21 21 Fanout 4 Net Capacitance

22 22 Higher Fanout Net Capacitance  In our benchmark set fewer than 5% of the nets had fanout greater than 4 Clock net is excluded from calculation  Approximate capacitance of net with fanout n>4 as:  Not exact, but supports the fact that glitches on nets with high fanout are bad Average estimate error of +22%

23 23 Negative Edge Triggered FF Insertion Algorithm 1. Scan all nets in a logic circuit to determine if negative edge FF insertion can be applied 2. Analyze the resulting set of nets to determine the benefit of applying the optimization to each net (determined by the cost function) 3. Apply the optimization to a net on which the most power could be saved 4. Repeat until no beneficial choices are found

24 24  Compute change in power (∆P) + cost of adding a FF - power saved on the modified net - power saved on nets and LUTs in the transitive fanout of the added FF  Compute the change in the minimum clock period (∆T) Specify ∆T allowed (∆T a )  where u(x) is the step function  Accept change when ∆C < 0 Cost Function

25 25 Example LUT Some logic network LUT FF

26 26 Example: Inserted FF LUT Some logic network LUT FF Neg FF

27 27 Example: Compute change in the # of glitches LUT Some logic network LUT FF Neg FF

28 28 Example: Compute change in the # of glitches LUT Some logic network LUT FF Neg FF

29 29 Example: Compute change in LUT power dissipation LUT Some logic network LUT FF Neg FF

30 30 Experimental Results  8 benchmark circuits taken from QUIP package  Synthesize, place, route and analyze timing of a circuit using Quartus II 5.1  Apply algorithm to reduce glitches in a circuit Aim to decrease the minimum clock period by no more than 5%  Perform timing analysis once the circuit has been modified  Use ModelSIM-Altera 6.0c for simulation Simulate a circuit both pre- and post- modification using the same clock frequency  Use PowerPlay Power analyzer to estimate the average dynamic power dissipation of each circuit

31 31 Experimental Results Circuit name Simulation Clock Frequency (MHz) Minimum Clock PeriodDynamic Power Dissipation Initial (ns) Final (ns) Change (%) Initial (mW) Final (mW) Change (%) Barrel64* mux64_16bit fip_cordic_rca oc_des_perf_opt oc_video_compression_ systems_huffman_enc cf_fir_24_8_ aes128_fast rsacypher Average

32 32 Observations (1)  oc_des_perf_opt Large number of XOR gates present Removing glitches from one node removes a lot of glitches on the nodes in its transitive fanout (up to the next FF)  mux64_16bit The cost function determined that no net was a good candidate for optimization Very few glitches were present in the circuit and the power they dissipate was not large enough to warrant the insertion of FFs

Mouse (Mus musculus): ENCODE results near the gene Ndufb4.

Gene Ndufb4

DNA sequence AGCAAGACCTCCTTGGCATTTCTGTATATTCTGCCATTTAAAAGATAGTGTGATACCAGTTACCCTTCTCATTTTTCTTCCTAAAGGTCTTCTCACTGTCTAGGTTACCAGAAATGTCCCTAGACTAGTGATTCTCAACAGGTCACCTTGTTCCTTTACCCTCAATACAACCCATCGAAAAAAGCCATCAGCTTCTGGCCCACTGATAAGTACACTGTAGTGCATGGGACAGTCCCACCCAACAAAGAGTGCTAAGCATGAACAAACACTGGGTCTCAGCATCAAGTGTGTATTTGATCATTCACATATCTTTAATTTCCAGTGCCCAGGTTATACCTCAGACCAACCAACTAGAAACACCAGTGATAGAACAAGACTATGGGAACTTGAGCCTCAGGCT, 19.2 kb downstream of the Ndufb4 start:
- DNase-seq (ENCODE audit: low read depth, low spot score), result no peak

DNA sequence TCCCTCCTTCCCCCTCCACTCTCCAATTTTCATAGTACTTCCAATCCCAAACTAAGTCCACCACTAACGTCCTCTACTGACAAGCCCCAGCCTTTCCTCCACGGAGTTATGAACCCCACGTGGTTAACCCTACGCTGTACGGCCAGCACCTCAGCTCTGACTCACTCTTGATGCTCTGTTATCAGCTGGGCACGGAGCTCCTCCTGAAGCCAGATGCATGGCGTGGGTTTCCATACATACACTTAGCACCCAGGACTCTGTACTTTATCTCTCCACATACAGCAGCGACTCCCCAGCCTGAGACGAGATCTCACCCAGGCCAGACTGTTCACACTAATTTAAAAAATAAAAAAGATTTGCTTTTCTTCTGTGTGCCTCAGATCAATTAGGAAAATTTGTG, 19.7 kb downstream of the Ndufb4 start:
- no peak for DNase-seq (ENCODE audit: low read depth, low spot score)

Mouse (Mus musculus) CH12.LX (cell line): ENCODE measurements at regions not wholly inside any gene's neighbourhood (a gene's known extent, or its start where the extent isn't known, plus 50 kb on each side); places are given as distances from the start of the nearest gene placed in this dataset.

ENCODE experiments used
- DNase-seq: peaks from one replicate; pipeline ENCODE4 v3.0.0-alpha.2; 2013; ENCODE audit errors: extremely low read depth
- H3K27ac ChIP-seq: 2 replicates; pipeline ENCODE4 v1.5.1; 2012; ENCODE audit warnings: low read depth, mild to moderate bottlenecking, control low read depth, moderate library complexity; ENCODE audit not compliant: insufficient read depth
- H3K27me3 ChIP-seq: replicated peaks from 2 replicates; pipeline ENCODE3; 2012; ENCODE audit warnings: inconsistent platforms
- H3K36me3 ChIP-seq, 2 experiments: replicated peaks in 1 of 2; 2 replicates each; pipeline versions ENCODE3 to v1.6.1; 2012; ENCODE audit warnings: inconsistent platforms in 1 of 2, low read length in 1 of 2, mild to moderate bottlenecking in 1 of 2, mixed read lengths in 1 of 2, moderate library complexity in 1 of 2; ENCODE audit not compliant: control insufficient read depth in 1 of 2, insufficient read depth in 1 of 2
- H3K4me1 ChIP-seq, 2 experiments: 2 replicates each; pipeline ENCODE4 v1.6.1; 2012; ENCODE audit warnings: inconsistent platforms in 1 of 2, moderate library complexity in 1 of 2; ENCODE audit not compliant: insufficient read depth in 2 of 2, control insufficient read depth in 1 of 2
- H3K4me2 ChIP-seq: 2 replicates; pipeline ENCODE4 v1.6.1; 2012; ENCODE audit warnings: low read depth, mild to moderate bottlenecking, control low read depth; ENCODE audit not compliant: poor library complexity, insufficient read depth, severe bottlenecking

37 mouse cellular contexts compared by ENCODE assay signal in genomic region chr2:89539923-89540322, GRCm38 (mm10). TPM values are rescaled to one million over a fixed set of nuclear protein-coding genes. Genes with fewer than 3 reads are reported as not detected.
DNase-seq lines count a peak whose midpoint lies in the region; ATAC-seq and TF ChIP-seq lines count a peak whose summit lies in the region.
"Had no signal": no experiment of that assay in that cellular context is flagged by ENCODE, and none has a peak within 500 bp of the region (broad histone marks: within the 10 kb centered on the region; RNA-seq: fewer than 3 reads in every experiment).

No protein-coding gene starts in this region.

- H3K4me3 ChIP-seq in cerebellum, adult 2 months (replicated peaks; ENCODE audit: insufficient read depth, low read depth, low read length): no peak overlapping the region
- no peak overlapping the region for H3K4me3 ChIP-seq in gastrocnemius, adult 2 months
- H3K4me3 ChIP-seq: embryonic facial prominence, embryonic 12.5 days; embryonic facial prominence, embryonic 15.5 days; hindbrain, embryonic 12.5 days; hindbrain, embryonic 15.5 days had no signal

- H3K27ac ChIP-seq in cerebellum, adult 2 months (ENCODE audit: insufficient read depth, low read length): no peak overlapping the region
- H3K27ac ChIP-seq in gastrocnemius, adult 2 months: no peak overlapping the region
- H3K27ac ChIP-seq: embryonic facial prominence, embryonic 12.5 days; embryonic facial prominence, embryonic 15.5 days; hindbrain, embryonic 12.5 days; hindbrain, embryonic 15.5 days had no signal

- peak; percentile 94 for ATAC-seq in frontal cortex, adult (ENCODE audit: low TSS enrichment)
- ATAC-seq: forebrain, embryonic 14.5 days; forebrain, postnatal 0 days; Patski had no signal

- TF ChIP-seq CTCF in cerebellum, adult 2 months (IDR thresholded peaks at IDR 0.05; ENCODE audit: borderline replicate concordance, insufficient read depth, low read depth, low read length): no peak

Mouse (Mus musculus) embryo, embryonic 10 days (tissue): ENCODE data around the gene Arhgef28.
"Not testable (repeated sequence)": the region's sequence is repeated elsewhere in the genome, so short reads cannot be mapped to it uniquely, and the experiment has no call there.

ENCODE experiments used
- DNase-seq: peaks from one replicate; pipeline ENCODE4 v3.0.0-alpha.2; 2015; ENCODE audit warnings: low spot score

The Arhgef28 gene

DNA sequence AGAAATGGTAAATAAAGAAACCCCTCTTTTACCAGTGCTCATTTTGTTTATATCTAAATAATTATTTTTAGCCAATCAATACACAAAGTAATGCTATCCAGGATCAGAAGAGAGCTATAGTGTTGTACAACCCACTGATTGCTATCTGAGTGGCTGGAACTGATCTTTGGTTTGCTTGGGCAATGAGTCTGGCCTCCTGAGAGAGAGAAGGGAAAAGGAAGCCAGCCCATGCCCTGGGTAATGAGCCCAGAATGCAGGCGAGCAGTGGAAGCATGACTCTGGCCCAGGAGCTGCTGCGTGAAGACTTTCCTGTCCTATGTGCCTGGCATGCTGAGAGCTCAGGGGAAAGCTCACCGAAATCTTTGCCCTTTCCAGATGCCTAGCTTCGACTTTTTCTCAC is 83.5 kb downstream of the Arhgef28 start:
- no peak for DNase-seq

33 33 Observations (2)  cf_fir_24_8_8 Overestimated toggle rate caused the algorithm to apply negative edge triggered FF insertion too excessively Need to include spatial correlation in the toggle rate model  aes128_fast Toggle rate is 50% higher than in oc_des_perf_opt Most nets use local LAB connections, causing little power dissipation Insertion of 173 FFs only achieved 1% power reduction  Saved mW in routing alone, because toggle rate on all affected wires was reduced by 50-70%  Added 24.6 mW due to FF insertion  Added 1.86 mW to the power dissipated by the clock network, because new LABs were connected to the clock network  Net win of 8.68 mW

34 34 Conclusion  Negative edge triggered FF insertion can work well to reduce glitches in a circuit Computing glitches propagated to the transitive fanout of a net is important, especially when XOR gates are present When inserting a lot of negative edge triggered FFs, be mindful where they go. Do target LABs have a clock signal already routed to them?  Unlike retiming, our approach only needs to ensure that exactly one negative edge triggered FF is on any given combinational path Retiming may require the translation of more than a single FF to be valid

35 35 Future Work  Better toggle rate prediction algorithm that includes spatial correlation  Having FFs that can be negative edge triggered without using an additional LAB clock line would make the cost of this optimization lower Silicon area cost vs. frequency of use trade-off

36 36 Acknowledgement  We’d like to express our gratitude to Altera for funding this research  We’d like to thank Altera Toronto in particular for dedicating some of their time to answer our questions and provide insight throughout the course of this work

37 June 6, Questions?